“When your mother asks, “Do you want a piece of advice?” it’s a mere formality. It doesn’t matter if you answer yes or no. You’re going to get it anyway.” (Erma Bombeck)
The UK is currently basking in a mini heatwave. It is glorious. All around me women are casting aside their winter boots and snuggly jumpers in favour of linens, colour and shades. I have cast aside my cardigan. Being overweight I do not have the luxury of selecting from the new spring ranges as they are rarely made to sit well on someone of my bulk. Frustrating though this may be I dare not complain. After all, I only have myself to blame for my excess weight.
Next week I will be flying to Belfast to visit my parents. I am not looking forward to it. My mother has been unwell and I have not been across the water since the summer of 2012. I know that a visit is long overdue but I have been putting it off, mainly because of my weight.
The last time I visited I was a UK size 12. Now I am a UK size 16. It took me nine months of severe food limitation and strenuous, daily exercise to get to the size I was then. When my mother saw me she was so happy, delighted that I had become the shape that she thinks a woman should be. She congratulated me on my weight loss with more enthusiasm than she had offered when I graduated from university or gave birth to my babies. She reflected on how pleased my husband must be to have a slim wife. My husband knows me better than to comment on my weight. I am what is inside.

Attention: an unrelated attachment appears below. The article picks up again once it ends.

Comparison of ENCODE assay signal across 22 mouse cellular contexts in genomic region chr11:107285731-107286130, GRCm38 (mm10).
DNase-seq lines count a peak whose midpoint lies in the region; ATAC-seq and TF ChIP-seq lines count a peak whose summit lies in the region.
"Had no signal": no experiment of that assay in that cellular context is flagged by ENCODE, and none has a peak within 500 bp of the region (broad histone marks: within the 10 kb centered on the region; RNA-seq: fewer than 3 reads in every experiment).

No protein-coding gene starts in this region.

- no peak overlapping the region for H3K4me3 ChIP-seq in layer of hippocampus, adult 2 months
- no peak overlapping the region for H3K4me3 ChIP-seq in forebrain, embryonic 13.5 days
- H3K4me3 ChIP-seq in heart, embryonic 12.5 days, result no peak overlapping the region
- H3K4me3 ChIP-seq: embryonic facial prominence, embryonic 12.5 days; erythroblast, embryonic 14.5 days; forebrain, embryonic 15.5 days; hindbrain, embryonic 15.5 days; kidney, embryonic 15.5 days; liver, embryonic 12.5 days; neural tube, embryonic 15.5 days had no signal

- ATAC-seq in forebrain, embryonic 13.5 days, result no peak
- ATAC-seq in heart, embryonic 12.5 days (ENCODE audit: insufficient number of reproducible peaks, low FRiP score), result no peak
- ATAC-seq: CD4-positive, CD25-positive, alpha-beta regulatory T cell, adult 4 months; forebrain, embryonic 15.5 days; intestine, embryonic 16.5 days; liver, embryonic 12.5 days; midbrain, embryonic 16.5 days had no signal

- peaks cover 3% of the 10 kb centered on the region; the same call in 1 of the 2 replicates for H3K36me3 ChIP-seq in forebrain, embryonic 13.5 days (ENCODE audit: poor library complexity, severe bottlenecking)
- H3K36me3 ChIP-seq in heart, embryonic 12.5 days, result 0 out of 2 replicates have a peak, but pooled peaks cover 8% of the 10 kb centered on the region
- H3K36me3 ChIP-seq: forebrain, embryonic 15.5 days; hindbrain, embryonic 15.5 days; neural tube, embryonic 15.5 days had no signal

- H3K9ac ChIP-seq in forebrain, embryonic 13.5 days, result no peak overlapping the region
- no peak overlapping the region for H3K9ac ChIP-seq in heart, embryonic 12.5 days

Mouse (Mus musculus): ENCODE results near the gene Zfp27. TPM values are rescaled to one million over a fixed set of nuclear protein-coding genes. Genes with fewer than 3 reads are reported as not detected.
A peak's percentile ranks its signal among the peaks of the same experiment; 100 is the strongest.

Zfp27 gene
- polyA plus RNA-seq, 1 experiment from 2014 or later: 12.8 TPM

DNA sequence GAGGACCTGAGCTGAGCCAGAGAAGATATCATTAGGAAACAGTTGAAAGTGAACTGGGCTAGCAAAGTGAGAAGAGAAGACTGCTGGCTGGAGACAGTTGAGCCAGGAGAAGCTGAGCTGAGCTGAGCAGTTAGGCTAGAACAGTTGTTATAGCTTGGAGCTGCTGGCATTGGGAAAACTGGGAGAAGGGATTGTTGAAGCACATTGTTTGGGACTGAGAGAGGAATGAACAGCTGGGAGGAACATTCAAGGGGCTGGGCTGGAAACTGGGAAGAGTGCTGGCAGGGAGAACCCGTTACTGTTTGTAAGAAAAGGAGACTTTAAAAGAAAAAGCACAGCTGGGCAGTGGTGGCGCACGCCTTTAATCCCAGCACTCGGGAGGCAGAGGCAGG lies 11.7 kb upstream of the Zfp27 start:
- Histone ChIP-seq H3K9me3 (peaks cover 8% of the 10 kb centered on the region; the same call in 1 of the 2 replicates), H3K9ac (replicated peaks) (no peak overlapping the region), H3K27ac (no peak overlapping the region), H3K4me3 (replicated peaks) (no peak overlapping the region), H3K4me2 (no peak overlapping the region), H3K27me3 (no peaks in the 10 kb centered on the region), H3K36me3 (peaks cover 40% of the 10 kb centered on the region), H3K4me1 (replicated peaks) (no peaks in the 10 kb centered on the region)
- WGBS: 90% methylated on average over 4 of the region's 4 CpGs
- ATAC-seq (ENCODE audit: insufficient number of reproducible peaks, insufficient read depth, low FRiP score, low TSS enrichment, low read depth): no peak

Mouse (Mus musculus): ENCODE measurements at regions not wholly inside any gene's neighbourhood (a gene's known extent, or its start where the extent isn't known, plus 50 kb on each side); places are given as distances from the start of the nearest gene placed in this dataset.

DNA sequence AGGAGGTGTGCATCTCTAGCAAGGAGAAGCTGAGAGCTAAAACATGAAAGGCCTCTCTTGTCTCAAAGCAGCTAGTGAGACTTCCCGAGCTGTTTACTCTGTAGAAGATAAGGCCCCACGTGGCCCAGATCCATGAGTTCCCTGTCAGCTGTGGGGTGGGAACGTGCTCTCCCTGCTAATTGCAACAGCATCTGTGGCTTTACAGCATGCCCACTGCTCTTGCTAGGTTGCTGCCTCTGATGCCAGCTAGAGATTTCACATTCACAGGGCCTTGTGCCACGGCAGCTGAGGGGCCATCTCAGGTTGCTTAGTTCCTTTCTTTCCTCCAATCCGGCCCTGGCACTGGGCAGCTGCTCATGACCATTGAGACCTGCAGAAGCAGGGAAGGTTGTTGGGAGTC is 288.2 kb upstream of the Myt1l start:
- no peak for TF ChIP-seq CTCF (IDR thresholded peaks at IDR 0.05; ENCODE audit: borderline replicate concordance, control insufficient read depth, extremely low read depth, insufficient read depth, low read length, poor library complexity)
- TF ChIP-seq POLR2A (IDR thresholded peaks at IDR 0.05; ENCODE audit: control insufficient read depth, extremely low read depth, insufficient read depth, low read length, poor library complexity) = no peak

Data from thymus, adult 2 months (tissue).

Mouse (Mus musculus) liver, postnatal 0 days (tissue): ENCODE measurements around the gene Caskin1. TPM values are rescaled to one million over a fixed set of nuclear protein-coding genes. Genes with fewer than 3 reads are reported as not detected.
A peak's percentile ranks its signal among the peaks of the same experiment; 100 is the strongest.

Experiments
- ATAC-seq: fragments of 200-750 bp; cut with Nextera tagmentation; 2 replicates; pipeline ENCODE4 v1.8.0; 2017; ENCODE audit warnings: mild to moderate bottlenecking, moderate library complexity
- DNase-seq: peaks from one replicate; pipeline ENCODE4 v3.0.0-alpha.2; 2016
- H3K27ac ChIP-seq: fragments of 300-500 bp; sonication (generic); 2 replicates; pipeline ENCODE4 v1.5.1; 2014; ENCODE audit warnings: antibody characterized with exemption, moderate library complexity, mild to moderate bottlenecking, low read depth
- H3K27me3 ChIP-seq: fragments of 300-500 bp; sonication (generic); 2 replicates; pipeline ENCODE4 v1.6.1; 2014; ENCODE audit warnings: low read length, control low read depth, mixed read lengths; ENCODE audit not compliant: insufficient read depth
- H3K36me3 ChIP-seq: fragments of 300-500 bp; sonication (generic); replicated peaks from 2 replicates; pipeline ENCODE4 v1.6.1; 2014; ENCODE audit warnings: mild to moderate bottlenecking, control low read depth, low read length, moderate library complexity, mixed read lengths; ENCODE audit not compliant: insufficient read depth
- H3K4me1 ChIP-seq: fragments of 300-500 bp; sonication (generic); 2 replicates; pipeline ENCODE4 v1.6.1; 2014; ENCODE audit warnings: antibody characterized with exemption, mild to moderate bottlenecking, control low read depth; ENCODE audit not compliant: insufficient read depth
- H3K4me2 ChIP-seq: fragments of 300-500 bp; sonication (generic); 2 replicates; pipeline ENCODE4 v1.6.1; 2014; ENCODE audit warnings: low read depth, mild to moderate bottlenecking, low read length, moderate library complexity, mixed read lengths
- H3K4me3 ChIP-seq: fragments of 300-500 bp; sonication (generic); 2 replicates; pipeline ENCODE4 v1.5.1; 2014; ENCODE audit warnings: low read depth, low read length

That is not to say that I did not enjoy being slim. It was a revelation to be able to go into clothes shops and easily buy almost any outfit. I had so much more energy, understandable as I no longer had to carry around a 30lb sack of fat wherever I went. The problem was that I could not maintain that weight. As soon as I started to eat more normally or neglected to spend two hours a day at the gym the weight crept back on, slowly but incessantly.
Yes, I now eat too much of the wrong sorts of food but in the early stages of my weight gain I was simply eating what was recommended rather than subsisting on one small meal a day. With a little self discipline I could be less fat but it takes a huge amount of effort to be slim. It takes over my life.
I feel sad that I avoid my mother. I know that she loves me but looks have always been important to her, much more so than they have ever been to me. She wants only what is best for me but as a means to this tries to mould me in her image. I resist as I have always done. She believes that I am being difficult, feels hurt that I will not agree with her point of view. It is easier to stay away.
The easy option is not always the right one. My mother is elderly and has many health problems. It is right that I, as her daughter, make the effort to visit. She is, however, also a worrier. I wonder if seeing me as I am now will trigger ongoing concerns that negate any good that my visit may do. I wonder if her well meaning comments, the inevitable but unasked for advice, will trigger my own anxiety.
In the middle of all this is my sister who, as the only sibling now living nearby, shoulders the burden of care for our parents. She is good to them in a way that I could never be. I am not a good daughter but this does not make me a bad person, just not the person that the family I grew up with wants me to be.
Families are tricky because we care so much; the hurt we can inflict cuts deeper. If I could easily lose the weight for my mother then I would do so. Perhaps this is why I have stayed away for so long. Perhaps I wished to give her that gift and have been avoiding facing up to her reaction to my failure.